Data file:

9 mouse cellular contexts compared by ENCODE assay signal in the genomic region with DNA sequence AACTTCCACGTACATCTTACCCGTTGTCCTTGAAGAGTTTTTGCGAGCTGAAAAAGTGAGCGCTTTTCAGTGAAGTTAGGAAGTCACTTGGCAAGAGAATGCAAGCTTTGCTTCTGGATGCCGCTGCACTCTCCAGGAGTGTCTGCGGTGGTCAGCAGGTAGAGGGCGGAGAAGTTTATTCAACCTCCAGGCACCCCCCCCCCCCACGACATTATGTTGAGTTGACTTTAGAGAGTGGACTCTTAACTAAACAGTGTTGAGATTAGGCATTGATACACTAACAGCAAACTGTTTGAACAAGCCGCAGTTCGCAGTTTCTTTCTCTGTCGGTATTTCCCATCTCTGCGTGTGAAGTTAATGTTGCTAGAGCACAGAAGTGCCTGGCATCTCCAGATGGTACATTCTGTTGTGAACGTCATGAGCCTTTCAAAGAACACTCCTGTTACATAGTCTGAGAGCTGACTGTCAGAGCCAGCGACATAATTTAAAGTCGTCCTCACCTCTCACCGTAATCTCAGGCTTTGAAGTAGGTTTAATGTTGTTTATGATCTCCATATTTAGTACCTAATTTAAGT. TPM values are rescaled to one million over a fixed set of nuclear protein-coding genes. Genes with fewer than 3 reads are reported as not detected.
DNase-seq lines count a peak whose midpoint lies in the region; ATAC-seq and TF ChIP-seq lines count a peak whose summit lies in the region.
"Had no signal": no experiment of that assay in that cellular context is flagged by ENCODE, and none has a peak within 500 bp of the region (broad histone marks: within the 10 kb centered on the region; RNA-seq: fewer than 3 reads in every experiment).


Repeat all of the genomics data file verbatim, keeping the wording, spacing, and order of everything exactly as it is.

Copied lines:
9 mouse cellular contexts compared by ENCODE assay signal in the genomic region with DNA sequence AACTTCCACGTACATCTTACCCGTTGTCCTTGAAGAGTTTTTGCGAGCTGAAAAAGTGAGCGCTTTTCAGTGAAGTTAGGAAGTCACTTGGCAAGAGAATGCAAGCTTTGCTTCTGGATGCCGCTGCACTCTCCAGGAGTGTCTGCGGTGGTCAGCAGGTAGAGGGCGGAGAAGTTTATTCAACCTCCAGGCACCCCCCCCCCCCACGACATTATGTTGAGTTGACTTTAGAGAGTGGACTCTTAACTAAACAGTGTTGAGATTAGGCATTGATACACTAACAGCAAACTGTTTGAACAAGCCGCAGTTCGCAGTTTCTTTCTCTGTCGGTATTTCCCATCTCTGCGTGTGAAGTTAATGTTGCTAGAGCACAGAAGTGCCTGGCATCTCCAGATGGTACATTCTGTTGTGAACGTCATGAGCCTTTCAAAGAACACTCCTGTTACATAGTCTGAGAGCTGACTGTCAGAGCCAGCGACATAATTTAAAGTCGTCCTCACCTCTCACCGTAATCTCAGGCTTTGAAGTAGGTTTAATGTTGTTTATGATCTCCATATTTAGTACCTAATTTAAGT. TPM values are rescaled to one million over a fixed set of nuclear protein-coding genes. Genes with fewer than 3 reads are reported as not detected.
DNase-seq lines count a peak whose midpoint lies in the region; ATAC-seq and TF ChIP-seq lines count a peak whose summit lies in the region.
"Had no signal": no experiment of that assay in that cellular context is flagged by ENCODE, and none has a peak within 500 bp of the region (broad histone marks: within the 10 kb centered on the region; RNA-seq: fewer than 3 reads in every experiment).